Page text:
DENVER - Denver's Public Works Department fired a senior accountant accused of viewing child pornography at work, but there is no indication the matter was ever referred to law enforcement.
After a co-worker alleged she saw him viewing "pornography involving pre-pubescent girls," the city reviewed the Internet usage of the accountant, Stephen Zelarney, conducted on his work computer in the Wellington E. Webb Municipal Office Building during the morning of March 15, 2013.
That report found the sites he visited included: "stories of rape 14 times, prisoner rape, survivor stories viewed 20 times, teenage rape viewed 22 times, pictures of 12-year-old girls viewed six times (and) teenage rape stories viewed 16 times."
A further probe of his work computer use showed "a history of similar sites," including Asian gang-rape pornography sites "going back for more than a year," Zelarney’s April 26, 2013, dismissal letter states. Zelarney denies the claim.
Public Works officials declined to be interviewed about their handling of the matter. They also declined to further clarify Zelarney's workplace Internet use, saying they believed they could be sued for publicly discussing an employee’s termination. City officials released his termination letter in response to a Colorado Open Records Act request.
"The city and county of Denver has policies in place which dictate the acceptable use of its information technology devices by employees," said Nancy Kuhn, a spokeswoman for public works, in a prepared statement. "Mr. Zelarney violated those policies, and the city took appropriate action by terminating his employment."
Neither the Denver Police Department nor Denver District Attorney Mitch Morrissey's office has any record of city officials alerting them of allegations that Zelarney was viewing "pornography involving prepubescent girls." Jeff Dorschner, an official with the U.S. Attorney’s office, would not comment, but our partners at The Denver Post could find no record of a federal investigation into the matter.
The National Conference of State Legislatures lists 10 states as requiring computer technicians or information technology workers to report child pornography if they encounter it in their work, but Colorado is not one of the states listed as having such a reporting requirement.
Zelarney still could be prosecuted, either under federal or state child protection laws, if it was found that he was in violation of those laws.
Zelarney, 57, in an interview with The Denver Post, confirmed that his superiors never alerted law enforcement authorities of his Internet viewing, but he denied that he was looking at pornography at work.
"I guess it depends on how you define that," Zelarney said, adding that he did not contest the allegations because he was old enough to retire and receive a pension and did not want a lengthy legal fight.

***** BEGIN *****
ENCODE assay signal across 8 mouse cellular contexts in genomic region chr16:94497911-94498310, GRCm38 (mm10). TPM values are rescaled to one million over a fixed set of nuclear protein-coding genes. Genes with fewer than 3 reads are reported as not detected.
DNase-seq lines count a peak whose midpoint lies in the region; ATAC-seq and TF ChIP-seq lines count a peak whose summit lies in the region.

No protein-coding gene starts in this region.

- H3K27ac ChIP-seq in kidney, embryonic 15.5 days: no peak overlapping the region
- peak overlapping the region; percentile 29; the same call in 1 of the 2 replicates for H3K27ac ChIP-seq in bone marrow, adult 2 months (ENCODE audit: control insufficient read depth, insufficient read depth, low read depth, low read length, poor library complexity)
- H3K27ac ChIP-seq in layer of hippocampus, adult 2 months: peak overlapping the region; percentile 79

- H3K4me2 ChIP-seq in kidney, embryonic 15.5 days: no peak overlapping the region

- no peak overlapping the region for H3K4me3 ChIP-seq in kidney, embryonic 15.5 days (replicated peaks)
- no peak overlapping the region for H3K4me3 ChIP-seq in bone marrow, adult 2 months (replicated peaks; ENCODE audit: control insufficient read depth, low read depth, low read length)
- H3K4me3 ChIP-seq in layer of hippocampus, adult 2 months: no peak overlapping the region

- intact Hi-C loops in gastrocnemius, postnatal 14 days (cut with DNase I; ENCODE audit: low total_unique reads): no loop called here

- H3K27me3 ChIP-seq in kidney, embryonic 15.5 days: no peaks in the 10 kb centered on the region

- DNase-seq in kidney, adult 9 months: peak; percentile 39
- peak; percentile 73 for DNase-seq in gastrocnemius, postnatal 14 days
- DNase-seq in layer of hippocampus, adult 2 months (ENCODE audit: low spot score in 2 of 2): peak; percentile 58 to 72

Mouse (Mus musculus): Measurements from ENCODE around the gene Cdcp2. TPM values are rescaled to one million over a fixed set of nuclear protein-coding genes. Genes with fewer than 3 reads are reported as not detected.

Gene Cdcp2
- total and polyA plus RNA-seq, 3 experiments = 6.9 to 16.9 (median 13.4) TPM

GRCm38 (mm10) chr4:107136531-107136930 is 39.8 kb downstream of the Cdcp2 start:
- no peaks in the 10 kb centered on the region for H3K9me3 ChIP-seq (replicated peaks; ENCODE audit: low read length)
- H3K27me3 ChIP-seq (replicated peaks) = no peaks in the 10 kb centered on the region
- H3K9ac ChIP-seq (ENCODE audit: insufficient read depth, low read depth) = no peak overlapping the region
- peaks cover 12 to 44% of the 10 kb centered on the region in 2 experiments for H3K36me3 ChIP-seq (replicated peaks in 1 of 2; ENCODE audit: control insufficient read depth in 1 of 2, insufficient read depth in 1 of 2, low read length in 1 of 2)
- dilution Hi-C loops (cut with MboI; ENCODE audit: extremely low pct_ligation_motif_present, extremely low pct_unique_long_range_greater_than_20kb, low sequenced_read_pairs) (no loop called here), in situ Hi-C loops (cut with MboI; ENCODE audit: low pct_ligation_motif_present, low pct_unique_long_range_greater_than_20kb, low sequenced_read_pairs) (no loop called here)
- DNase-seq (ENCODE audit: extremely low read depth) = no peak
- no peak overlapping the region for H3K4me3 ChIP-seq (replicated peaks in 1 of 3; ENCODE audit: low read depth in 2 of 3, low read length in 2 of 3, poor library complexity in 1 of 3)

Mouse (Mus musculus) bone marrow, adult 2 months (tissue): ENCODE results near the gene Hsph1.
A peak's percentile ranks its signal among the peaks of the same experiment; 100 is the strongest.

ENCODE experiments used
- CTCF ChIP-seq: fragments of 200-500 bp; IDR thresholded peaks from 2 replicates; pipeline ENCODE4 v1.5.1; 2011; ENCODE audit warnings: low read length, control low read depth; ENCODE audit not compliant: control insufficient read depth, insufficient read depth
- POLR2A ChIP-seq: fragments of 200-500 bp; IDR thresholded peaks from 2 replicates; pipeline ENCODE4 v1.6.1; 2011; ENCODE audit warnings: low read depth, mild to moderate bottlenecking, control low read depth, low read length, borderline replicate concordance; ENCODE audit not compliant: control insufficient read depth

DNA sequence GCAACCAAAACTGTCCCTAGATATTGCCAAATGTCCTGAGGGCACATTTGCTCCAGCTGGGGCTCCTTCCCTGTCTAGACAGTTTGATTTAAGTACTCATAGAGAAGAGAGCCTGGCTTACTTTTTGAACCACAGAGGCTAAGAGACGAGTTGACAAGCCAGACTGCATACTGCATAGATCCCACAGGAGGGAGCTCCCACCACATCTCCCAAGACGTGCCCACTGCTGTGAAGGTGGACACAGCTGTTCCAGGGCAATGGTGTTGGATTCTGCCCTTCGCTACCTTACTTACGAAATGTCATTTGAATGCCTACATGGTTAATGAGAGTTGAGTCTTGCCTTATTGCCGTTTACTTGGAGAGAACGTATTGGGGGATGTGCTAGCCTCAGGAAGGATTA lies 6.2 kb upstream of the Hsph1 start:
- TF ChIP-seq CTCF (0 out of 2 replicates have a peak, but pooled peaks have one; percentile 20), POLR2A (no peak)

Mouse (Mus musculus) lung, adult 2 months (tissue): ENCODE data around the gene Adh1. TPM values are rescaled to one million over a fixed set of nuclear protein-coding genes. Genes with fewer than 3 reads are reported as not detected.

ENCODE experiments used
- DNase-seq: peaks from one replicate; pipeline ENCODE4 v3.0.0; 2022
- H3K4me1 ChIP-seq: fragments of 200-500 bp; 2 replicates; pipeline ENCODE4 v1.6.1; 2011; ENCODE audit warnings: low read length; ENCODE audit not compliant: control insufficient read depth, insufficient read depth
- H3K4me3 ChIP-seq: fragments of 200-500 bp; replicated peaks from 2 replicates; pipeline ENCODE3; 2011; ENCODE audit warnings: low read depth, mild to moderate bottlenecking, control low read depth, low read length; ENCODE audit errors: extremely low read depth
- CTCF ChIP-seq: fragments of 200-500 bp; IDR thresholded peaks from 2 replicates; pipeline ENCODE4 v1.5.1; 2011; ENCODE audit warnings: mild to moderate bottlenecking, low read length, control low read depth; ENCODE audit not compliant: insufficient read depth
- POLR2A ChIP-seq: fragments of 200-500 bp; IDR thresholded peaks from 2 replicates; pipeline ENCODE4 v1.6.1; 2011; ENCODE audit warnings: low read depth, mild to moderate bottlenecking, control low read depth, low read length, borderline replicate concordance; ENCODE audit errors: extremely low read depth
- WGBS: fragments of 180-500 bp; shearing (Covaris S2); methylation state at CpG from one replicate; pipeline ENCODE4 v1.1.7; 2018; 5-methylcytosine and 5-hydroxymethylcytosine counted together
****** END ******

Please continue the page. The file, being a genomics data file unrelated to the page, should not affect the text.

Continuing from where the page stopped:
As to whether he was viewing pornography of "prepubescent girls," Zelarney said his superiors mistakenly confused the sites he was researching in his effort to help his girlfriend’s daughter audition in the Miss Colorado Pageant.
But when they fired Zelarney, his superiors stated in the dismissal letter that they reviewed that defense and found it without merit. They found the websites he frequented during the time reviewed had nothing to do with a beauty pageant.
They further confirmed that Zelarney's computer was not experiencing pop-up spam, and that he deliberately viewed the websites and was not hitting on those sites randomly.
Further, the dismissal letter states that Zelarney had a history of being rebuked for improper Internet use. Officials confronted him about the issue in 2012, and his Internet usage was curtailed temporarily, the dismissal letter states.
"The fact that you continued to view these sites in the worksite is not only troubling, but has become threatening to the individual who viewed these sites at your work station," states the dismissal letter from Don Andriese, the controller for public works.
Zelarney was hired to work in the accounting division of public works in 1990. His duties included accounting work and analyzing financial statements, statistical reports and budget documents. He had been disciplined in 2011 for another unspecified issue, which prompted him to agree to have his pay reduced at that time, according to the dismissal letter.
The co-worker who turned him in told city human resources officials said that Zelarney's Internet use had become so pervasive that she had to cover his work deficiencies related to outstanding billings and closing out grants. She said she also found Zelarney to be a threat because of the type of Internet sites he viewed in the workplace.